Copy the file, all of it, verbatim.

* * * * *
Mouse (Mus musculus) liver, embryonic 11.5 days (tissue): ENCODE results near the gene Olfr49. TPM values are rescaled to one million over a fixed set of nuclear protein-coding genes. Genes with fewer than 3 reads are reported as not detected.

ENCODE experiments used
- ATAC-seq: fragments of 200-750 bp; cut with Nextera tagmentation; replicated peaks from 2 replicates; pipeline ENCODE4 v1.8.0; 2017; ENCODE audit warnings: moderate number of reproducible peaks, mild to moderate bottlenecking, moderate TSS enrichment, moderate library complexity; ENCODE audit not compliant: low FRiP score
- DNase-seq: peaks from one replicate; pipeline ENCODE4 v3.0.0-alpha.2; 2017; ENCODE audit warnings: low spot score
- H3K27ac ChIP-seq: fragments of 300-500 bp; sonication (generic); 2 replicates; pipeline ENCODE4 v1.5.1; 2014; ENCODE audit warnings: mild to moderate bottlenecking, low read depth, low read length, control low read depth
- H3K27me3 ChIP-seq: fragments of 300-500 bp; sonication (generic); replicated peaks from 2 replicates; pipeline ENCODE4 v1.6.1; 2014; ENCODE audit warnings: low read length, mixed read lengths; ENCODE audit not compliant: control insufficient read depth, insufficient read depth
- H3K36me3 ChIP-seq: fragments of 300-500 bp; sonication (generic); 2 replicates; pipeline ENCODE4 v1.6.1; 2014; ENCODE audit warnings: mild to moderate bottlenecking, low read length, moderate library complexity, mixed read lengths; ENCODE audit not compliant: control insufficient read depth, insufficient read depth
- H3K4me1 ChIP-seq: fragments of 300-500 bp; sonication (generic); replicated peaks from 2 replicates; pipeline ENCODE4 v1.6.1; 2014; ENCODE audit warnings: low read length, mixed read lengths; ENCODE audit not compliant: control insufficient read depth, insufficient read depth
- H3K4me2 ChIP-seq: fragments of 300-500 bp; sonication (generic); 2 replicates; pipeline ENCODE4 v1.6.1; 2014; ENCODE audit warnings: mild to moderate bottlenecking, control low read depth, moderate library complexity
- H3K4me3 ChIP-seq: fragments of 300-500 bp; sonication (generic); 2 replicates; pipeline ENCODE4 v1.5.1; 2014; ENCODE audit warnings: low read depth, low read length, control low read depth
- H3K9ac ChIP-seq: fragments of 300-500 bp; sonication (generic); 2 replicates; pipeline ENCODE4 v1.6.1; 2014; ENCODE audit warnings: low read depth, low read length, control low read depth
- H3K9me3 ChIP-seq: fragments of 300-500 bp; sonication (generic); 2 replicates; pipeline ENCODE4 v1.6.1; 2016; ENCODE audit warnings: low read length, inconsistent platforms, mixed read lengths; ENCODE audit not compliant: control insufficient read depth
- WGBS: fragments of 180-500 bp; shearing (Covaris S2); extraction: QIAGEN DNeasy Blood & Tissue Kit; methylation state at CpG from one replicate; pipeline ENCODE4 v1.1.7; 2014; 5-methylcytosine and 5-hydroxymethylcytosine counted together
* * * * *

Mouse (Mus musculus) liver, embryonic 11.5 days (tissue): ENCODE results near the gene Olfr49. TPM values are rescaled to one million over a fixed set of nuclear protein-coding genes. Genes with fewer than 3 reads are reported as not detected.

ENCODE experiments used
- ATAC-seq: fragments of 200-750 bp; cut with Nextera tagmentation; replicated peaks from 2 replicates; pipeline ENCODE4 v1.8.0; 2017; ENCODE audit warnings: moderate number of reproducible peaks, mild to moderate bottlenecking, moderate TSS enrichment, moderate library complexity; ENCODE audit not compliant: low FRiP score
- DNase-seq: peaks from one replicate; pipeline ENCODE4 v3.0.0-alpha.2; 2017; ENCODE audit warnings: low spot score
- H3K27ac ChIP-seq: fragments of 300-500 bp; sonication (generic); 2 replicates; pipeline ENCODE4 v1.5.1; 2014; ENCODE audit warnings: mild to moderate bottlenecking, low read depth, low read length, control low read depth
- H3K27me3 ChIP-seq: fragments of 300-500 bp; sonication (generic); replicated peaks from 2 replicates; pipeline ENCODE4 v1.6.1; 2014; ENCODE audit warnings: low read length, mixed read lengths; ENCODE audit not compliant: control insufficient read depth, insufficient read depth
- H3K36me3 ChIP-seq: fragments of 300-500 bp; sonication (generic); 2 replicates; pipeline ENCODE4 v1.6.1; 2014; ENCODE audit warnings: mild to moderate bottlenecking, low read length, moderate library complexity, mixed read lengths; ENCODE audit not compliant: control insufficient read depth, insufficient read depth
- H3K4me1 ChIP-seq: fragments of 300-500 bp; sonication (generic); replicated peaks from 2 replicates; pipeline ENCODE4 v1.6.1; 2014; ENCODE audit warnings: low read length, mixed read lengths; ENCODE audit not compliant: control insufficient read depth, insufficient read depth
- H3K4me2 ChIP-seq: fragments of 300-500 bp; sonication (generic); 2 replicates; pipeline ENCODE4 v1.6.1; 2014; ENCODE audit warnings: mild to moderate bottlenecking, control low read depth, moderate library complexity
- H3K4me3 ChIP-seq: fragments of 300-500 bp; sonication (generic); 2 replicates; pipeline ENCODE4 v1.5.1; 2014; ENCODE audit warnings: low read depth, low read length, control low read depth
- H3K9ac ChIP-seq: fragments of 300-500 bp; sonication (generic); 2 replicates; pipeline ENCODE4 v1.6.1; 2014; ENCODE audit warnings: low read depth, low read length, control low read depth
- H3K9me3 ChIP-seq: fragments of 300-500 bp; sonication (generic); 2 replicates; pipeline ENCODE4 v1.6.1; 2016; ENCODE audit warnings: low read length, inconsistent platforms, mixed read lengths; ENCODE audit not compliant: control insufficient read depth
- WGBS: fragments of 180-500 bp; shearing (Covaris S2); extraction: QIAGEN DNeasy Blood & Tissue Kit; methylation state at CpG from one replicate; pipeline ENCODE4 v1.1.7; 2014; 5-methylcytosine and 5-hydroxymethylcytosine counted together